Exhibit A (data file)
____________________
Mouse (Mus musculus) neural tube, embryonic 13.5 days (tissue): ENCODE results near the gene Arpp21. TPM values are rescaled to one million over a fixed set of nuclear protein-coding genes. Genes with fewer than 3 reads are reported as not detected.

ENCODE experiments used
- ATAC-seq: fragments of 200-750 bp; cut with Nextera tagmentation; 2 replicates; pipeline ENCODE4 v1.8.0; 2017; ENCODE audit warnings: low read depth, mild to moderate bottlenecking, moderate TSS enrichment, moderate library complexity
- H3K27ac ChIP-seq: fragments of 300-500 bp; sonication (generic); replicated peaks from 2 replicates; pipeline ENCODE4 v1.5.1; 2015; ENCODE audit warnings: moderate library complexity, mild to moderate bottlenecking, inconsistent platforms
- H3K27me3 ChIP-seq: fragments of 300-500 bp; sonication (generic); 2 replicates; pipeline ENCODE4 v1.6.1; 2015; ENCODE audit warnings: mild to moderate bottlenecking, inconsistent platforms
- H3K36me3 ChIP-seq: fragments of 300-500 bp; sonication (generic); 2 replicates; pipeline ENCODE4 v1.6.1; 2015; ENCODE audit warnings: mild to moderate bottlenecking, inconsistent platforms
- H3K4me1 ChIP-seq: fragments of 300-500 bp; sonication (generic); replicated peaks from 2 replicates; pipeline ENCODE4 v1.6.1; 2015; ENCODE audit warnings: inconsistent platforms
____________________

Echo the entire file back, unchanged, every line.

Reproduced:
Mouse (Mus musculus) neural tube, embryonic 13.5 days (tissue): ENCODE results near the gene Arpp21. TPM values are rescaled to one million over a fixed set of nuclear protein-coding genes. Genes with fewer than 3 reads are reported as not detected.

ENCODE experiments used
- ATAC-seq: fragments of 200-750 bp; cut with Nextera tagmentation; 2 replicates; pipeline ENCODE4 v1.8.0; 2017; ENCODE audit warnings: low read depth, mild to moderate bottlenecking, moderate TSS enrichment, moderate library complexity
- H3K27ac ChIP-seq: fragments of 300-500 bp; sonication (generic); replicated peaks from 2 replicates; pipeline ENCODE4 v1.5.1; 2015; ENCODE audit warnings: moderate library complexity, mild to moderate bottlenecking, inconsistent platforms
- H3K27me3 ChIP-seq: fragments of 300-500 bp; sonication (generic); 2 replicates; pipeline ENCODE4 v1.6.1; 2015; ENCODE audit warnings: mild to moderate bottlenecking, inconsistent platforms
- H3K36me3 ChIP-seq: fragments of 300-500 bp; sonication (generic); 2 replicates; pipeline ENCODE4 v1.6.1; 2015; ENCODE audit warnings: mild to moderate bottlenecking, inconsistent platforms
- H3K4me1 ChIP-seq: fragments of 300-500 bp; sonication (generic); replicated peaks from 2 replicates; pipeline ENCODE4 v1.6.1; 2015; ENCODE audit warnings: inconsistent platforms